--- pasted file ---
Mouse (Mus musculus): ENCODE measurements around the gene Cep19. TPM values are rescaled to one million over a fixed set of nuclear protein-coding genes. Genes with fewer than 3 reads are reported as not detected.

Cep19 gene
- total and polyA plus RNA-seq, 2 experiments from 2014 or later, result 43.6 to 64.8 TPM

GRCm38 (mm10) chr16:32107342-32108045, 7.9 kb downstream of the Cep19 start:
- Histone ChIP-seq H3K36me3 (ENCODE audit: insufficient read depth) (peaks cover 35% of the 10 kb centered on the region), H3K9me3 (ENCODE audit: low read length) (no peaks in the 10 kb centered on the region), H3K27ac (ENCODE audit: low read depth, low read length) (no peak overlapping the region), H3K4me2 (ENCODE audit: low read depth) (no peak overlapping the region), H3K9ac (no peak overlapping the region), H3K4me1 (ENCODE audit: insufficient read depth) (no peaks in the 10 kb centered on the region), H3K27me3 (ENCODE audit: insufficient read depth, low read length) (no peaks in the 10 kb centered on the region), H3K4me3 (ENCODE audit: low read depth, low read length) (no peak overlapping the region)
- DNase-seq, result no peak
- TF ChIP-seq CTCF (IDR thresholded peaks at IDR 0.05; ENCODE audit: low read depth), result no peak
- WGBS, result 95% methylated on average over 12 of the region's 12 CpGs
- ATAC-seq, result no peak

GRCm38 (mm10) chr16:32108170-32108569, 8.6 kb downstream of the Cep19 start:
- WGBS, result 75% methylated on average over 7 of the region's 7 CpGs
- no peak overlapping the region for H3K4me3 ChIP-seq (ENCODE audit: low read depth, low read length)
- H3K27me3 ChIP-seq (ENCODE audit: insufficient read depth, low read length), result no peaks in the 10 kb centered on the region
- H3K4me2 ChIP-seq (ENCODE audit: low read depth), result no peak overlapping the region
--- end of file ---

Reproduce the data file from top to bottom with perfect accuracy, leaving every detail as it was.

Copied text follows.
Mouse (Mus musculus): ENCODE measurements around the gene Cep19. TPM values are rescaled to one million over a fixed set of nuclear protein-coding genes. Genes with fewer than 3 reads are reported as not detected.

Cep19 gene
- total and polyA plus RNA-seq, 2 experiments from 2014 or later, result 43.6 to 64.8 TPM

GRCm38 (mm10) chr16:32107342-32108045, 7.9 kb downstream of the Cep19 start:
- Histone ChIP-seq H3K36me3 (ENCODE audit: insufficient read depth) (peaks cover 35% of the 10 kb centered on the region), H3K9me3 (ENCODE audit: low read length) (no peaks in the 10 kb centered on the region), H3K27ac (ENCODE audit: low read depth, low read length) (no peak overlapping the region), H3K4me2 (ENCODE audit: low read depth) (no peak overlapping the region), H3K9ac (no peak overlapping the region), H3K4me1 (ENCODE audit: insufficient read depth) (no peaks in the 10 kb centered on the region), H3K27me3 (ENCODE audit: insufficient read depth, low read length) (no peaks in the 10 kb centered on the region), H3K4me3 (ENCODE audit: low read depth, low read length) (no peak overlapping the region)
- DNase-seq, result no peak
- TF ChIP-seq CTCF (IDR thresholded peaks at IDR 0.05; ENCODE audit: low read depth), result no peak
- WGBS, result 95% methylated on average over 12 of the region's 12 CpGs
- ATAC-seq, result no peak

GRCm38 (mm10) chr16:32108170-32108569, 8.6 kb downstream of the Cep19 start:
- WGBS, result 75% methylated on average over 7 of the region's 7 CpGs
- no peak overlapping the region for H3K4me3 ChIP-seq (ENCODE audit: low read depth, low read length)
- H3K27me3 ChIP-seq (ENCODE audit: insufficient read depth, low read length), result no peaks in the 10 kb centered on the region
- H3K4me2 ChIP-seq (ENCODE audit: low read depth), result no peak overlapping the region